Turkey's prime minister has said his country will not "tolerate" a Kurdish-run area in Syria, the Associated Press reported.
The statement was prompted by reports that "Kurdish rebels and a Syrian Kurdish political party" had wrested control of five cities on Turkey's border with Syria, according to the AP.
According to AFP, Prime Minister Recep Tayyip Erdogan has accused Syria of allowing Turkish Kurdish rebels to operate in the north of Syria. "No one should attempt to provoke us," Erdogan told reporters, according to the AP. "If a step needs to be taken against the [Kurdistan Worker's Party] we would not hesitate to take it." The party, also known as the PKK, is considered by Turkey and other countries, including the United States, to be a terrorist organization.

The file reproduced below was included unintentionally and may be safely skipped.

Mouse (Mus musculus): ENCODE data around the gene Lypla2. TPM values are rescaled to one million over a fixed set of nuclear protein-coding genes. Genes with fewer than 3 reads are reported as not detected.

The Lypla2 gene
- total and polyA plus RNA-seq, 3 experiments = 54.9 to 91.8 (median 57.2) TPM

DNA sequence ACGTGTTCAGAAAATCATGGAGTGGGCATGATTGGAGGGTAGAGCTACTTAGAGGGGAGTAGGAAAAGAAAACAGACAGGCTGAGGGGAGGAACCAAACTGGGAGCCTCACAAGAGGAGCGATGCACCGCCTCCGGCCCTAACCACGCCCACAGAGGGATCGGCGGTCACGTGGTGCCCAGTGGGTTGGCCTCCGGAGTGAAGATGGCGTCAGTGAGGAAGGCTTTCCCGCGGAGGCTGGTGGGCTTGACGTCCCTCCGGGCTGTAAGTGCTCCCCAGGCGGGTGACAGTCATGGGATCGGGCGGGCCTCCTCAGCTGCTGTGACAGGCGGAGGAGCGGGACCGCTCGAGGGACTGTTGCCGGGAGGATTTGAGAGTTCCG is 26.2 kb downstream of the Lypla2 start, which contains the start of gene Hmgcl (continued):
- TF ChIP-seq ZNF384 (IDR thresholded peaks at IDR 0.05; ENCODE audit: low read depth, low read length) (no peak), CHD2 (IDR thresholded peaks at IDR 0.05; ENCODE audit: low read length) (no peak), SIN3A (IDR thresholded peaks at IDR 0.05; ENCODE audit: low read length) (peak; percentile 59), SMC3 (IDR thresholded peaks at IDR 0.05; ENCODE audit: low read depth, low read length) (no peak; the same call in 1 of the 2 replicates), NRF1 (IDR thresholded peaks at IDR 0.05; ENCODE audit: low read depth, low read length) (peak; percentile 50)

Erdogan also suggested that Turkey would strike "terrorist areas" on Syrian soil if it felt it necessary for defense. "That is what we have been doing and will continue to do in Iraq," the prime minister was reported to have said.
Erdogan's comments came a day after Turkey closed its extensive borders with Syria to all traffic, although the government said the closure would not affect the movement of Syrian refugees entering Turkey.
However, the Washington Post pointed out that there are "countless illegal crossings" into Turkey from Syria, used widely by rebels, arms smugglers, and refugees alike.
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